Nikolai Konstantinovich Koltsov (Russian: Николай
Константинович Кольцов; July 14, 1872 –
December 2, 1940) was a Russian biologist and a pioneer of modern
genetics. Among his students were Nikolay Timofeeff-Ressovsky,
Vladimir Pavlovich Efroimson
Vladimir Pavlovich Efroimson and Nikolay Dubinin.
3 Additional information
Koltsov graduated from
Moscow University in 1894 and was a professor
there (1895-1911). He established and directed the Institute of
Experimental Biology in the middle of 1917, just before the October
revolution. He was a member of the Agricultural Academy (VASKhNIL).
In 1920, Koltsov was arrested as a member of the non-existent
"anti-Soviet Tactical Center" invented by the VCheKa. Prosecutor
Nikolai Krylenko demanded the death sentence for Koltsov (67 of around
1000 arrested people were executed). However, after a personal
Vladimir Lenin by
Maxim Gorky Koltsov was released and was
restored to his position as the head of the Koltsov Institute of
In 1937 and 1939, the supporters of
Trofim Lysenko published a series
of propaganda articles against
Nikolai Koltsov and Nikolai Vavilov.
They wrote: "The Institute of
Genetics of the Academy of Sciences not
only did not criticize Professor Koltsov's fascistic nonsense, but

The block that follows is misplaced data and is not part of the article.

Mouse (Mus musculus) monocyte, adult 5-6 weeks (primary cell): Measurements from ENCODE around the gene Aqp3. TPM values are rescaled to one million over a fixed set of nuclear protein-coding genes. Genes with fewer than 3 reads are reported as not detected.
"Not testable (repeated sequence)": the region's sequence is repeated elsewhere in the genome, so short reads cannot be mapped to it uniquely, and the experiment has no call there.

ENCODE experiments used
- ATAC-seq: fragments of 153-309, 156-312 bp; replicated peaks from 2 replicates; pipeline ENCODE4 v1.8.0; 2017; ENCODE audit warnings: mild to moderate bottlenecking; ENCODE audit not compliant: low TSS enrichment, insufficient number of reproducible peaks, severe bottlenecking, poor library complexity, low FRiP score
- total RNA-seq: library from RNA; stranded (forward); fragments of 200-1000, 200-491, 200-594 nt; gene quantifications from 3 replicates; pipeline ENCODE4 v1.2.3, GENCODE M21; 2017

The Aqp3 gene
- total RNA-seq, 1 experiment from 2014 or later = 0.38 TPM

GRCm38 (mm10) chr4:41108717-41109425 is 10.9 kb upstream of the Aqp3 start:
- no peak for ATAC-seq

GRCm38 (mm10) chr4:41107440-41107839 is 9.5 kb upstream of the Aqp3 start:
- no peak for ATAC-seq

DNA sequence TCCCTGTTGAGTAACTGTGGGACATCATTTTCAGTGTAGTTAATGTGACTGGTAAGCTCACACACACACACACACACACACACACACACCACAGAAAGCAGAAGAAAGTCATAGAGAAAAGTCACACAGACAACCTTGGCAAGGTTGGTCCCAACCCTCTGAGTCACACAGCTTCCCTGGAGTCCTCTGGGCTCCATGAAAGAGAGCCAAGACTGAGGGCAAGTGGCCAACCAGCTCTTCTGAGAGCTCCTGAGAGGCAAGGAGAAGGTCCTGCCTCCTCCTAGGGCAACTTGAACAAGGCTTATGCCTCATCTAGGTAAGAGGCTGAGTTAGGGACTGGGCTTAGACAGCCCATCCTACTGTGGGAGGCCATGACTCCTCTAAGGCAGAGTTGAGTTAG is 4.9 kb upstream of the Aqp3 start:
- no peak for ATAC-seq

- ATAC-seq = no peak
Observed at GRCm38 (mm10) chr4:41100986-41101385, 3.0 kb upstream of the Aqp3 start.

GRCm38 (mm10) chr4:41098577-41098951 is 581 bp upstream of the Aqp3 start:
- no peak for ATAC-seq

even did not dissociate itself from his "theories" which support the
racial theories of fascists". His death in 1940 was claimed to have
been due to a stroke. However, "the biochemist
Ilya Zbarsky revealed
that the unexpected death of Koltsov was a result of his poisoning by
the NKVD", the secret police of the Soviet Union. The same day his
wife, the scientist Maria Sadovnikova Koltsova, committed suicide.
Nikolai Koltsov worked on cytology and vertebrate anatomy. In 1903
Koltsov proposed that the shape of cells was determined by a network
of tubules which he termed the cytoskeleton. In 1927 Koltsov proposed
that inherited traits would be inherited via a "giant hereditary
molecule" which would be made up of "two mirror strands that would
replicate in a semi-conservative fashion using each strand as a
template". These ideas were confirmed to have been accurate in 1953
James D. Watson
James D. Watson and
Francis Crick described the structure of DNA.
Watson and Crick had apparently not heard of Koltsov. US geneticist
Richard Goldschmidt wrote about him: "There was the brilliant Nikolai
Koltsov, probably the best Russian zoologist of the last generation,
an enviable, unbelievably cultured, clear-thinking scholar, admired by
everybody who knew him".
A small municipality in Novosibirsk region, which in 2003 obtained the
status of the Science town of the Russian Federation, Koltsovo, was
named after Nikolai Koltsov.
^ a b c Vadim J. Birstein. The Perversion Of Knowledge: The True Story
of Soviet Science. Westview Press (2004) ISBN 0-8133-4280-5
^ a b c d Valery N. Soyfer. The consequences of political dictatorship
for Russian science. Nature Reviews
Genetics 2: 723-729 (2001)
^ Koltsovo, Novosibirsk Oblast
ISNI: 0000 0001 0653 6760